"Well, I was thinking about when I spilled coffee on your mom's crotch, and that got me thinking about genitals, which got me thinking about breasts, which led me to think about nipples. And of course, that led me to consider my own nipples. Why are they there? They serve no biological function. Men don't breast feed."

"You're mind works in some twisted ways, West." Eddy shook his head.

"I'm serious though. Why would dudes evolve nipples if we're never going to use them for anything?"

"Maybe because it would look weird if we just had a plain, flat chest?"

"But if we never had them, then we wouldn't know it was weird not to."

"You know what, you are absolutely right Wally." Eddy rolled his eyes. "The absolute biggest flaw with nature's design is that men have nipples. Why don't you take that up with God and tell me how it goes?"

Wally was pondering this thought further when something caught his eye, and he came to a complete stop. He looked at the drive of his house. There was nothing special about the home; a quaint, average middle-class American household in the middle of a regular suburb, just like you would find anywhere else.

What caught Wally's eye, however, was the extra vehicle parked outside of his home. A little blue Prius, exactly like the one his aunt Iris drove. "That's weird." Wally muttered.

"What's weird?"

"I think my aunt is visiting."

"That doesn't seem all that unusual to me." Eddy shrugged.

"But why would she drive down here from Central City on a Wednesday night, completely unannounced? It just seems weird. I know my aunt Iris, and she isn't really the type to just drop by like that."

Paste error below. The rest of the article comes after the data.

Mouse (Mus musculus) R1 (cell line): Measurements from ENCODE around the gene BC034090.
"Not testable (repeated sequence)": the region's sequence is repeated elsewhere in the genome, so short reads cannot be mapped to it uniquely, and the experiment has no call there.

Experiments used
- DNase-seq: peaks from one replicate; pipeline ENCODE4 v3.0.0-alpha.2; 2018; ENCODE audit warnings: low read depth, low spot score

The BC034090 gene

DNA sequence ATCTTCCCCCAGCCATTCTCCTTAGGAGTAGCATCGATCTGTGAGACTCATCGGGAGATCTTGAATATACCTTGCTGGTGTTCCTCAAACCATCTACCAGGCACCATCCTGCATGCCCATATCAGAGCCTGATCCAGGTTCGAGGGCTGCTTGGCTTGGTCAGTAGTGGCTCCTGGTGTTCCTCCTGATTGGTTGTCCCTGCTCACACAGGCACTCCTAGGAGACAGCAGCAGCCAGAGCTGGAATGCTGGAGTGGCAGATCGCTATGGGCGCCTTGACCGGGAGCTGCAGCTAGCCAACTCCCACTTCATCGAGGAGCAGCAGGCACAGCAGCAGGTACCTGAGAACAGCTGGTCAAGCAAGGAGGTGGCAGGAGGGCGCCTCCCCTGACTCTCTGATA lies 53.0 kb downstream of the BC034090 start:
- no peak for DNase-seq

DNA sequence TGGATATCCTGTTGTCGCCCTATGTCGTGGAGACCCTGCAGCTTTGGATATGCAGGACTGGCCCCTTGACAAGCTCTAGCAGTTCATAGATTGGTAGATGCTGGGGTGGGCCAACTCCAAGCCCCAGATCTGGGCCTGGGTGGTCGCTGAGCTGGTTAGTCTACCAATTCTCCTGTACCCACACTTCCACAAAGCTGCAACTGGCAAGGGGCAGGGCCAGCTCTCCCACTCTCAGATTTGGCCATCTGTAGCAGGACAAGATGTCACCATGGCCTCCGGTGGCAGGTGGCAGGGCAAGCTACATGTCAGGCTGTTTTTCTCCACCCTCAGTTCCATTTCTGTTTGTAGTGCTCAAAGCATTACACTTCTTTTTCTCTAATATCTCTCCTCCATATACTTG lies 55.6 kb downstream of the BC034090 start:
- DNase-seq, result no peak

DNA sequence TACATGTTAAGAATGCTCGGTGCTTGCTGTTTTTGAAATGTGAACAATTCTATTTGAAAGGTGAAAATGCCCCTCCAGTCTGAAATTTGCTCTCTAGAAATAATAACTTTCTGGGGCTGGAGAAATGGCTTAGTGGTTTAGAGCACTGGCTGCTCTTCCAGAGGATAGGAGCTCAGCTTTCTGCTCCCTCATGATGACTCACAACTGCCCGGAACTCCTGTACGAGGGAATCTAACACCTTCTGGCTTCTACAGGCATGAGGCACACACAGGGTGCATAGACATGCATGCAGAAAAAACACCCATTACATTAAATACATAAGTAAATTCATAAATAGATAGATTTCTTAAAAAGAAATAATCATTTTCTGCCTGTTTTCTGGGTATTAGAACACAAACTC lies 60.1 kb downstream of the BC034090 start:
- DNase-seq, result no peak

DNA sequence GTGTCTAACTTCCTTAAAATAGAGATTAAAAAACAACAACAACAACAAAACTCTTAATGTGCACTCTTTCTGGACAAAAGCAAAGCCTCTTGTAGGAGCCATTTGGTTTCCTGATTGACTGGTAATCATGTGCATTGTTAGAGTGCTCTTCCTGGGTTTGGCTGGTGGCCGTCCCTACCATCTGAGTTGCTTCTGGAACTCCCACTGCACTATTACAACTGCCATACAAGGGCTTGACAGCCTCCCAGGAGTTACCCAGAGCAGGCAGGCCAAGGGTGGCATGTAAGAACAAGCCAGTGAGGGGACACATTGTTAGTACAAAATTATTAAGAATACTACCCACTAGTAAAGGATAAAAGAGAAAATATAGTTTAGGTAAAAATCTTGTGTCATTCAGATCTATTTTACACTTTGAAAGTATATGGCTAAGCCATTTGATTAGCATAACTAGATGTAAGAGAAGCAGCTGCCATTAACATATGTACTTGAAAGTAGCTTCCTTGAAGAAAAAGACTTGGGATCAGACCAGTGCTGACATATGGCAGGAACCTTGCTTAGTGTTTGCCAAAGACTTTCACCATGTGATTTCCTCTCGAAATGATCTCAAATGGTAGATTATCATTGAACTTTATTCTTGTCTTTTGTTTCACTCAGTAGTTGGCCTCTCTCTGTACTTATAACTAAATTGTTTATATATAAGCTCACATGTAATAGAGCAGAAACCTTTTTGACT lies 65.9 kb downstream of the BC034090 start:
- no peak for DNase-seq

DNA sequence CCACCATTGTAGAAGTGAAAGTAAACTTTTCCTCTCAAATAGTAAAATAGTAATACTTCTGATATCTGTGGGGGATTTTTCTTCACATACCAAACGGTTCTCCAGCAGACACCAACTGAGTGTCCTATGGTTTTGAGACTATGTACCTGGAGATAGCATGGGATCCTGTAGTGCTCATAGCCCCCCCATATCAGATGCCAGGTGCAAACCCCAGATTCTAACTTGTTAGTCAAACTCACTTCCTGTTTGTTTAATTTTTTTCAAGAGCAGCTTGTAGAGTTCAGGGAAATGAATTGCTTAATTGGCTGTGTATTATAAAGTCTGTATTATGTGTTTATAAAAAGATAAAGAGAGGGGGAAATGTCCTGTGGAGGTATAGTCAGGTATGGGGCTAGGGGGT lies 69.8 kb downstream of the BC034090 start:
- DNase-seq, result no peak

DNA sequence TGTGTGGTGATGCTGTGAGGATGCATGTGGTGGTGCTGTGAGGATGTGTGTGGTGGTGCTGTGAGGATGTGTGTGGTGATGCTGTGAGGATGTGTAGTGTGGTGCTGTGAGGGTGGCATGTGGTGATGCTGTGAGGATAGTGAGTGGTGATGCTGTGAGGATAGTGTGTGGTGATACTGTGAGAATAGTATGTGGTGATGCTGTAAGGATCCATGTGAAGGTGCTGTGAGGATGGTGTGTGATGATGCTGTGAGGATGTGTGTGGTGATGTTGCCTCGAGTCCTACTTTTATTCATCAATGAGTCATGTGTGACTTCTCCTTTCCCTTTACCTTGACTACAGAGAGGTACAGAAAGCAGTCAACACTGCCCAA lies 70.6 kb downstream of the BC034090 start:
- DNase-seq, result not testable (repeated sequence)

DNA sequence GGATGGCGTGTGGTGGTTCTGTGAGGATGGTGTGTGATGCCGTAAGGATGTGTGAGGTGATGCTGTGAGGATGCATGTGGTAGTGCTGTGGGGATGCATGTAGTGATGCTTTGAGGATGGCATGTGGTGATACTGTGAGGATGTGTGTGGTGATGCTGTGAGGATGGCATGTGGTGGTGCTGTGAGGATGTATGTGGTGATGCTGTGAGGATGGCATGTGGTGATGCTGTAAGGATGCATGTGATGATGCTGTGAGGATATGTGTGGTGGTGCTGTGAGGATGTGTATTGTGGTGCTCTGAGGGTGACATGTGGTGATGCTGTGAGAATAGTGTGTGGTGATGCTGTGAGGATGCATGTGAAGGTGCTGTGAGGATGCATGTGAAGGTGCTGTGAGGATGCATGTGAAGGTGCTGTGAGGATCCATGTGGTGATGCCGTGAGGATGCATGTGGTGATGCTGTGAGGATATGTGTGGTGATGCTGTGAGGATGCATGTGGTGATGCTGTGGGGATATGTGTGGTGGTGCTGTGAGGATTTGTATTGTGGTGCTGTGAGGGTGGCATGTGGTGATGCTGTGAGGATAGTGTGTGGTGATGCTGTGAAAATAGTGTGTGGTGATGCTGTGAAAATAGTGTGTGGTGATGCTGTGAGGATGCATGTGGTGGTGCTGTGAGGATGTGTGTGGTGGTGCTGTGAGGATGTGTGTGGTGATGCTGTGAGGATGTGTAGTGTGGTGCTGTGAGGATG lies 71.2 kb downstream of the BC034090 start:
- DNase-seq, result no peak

"Hey, I have a brilliant idea. Why don't you go over there and find out?" Eddy grinned.

"I could be wrong, but I think I detect a hint of sarcasm." Wally grinned back.

Unannounced or not, Wally was relieved to see that his aunt was in town. If she was around, his dad was much less likely to yell at him. And that was a very, very good thing. Wally made his way to the front door of the home and entered slowly, examining every minute detail of his living room as he entered.

The first thing he noticed was the distinct sound of crying. A quick analysis of his surroundings proved that the sobs were coming from Iris Allen, who was seated on the living room sofa with her head buried in her hands. Mary West was next to her, apparently trying to comfort her.

Wally looked over to his dad, who was standing with his arms folded, his face stoic. "Dad? What's going on?"

There was silence. Wally's father didn't even acknowledge him. "Dad?" He tried again.

"There's been an accident, Wally." His father finally responded, looking at his son cautiously. "Your uncle Barry is dead."

Teaser: In the next update, we'll see how Wally gets his powers, and learn the details of Barry's death. So be sure to come back for chapter 2!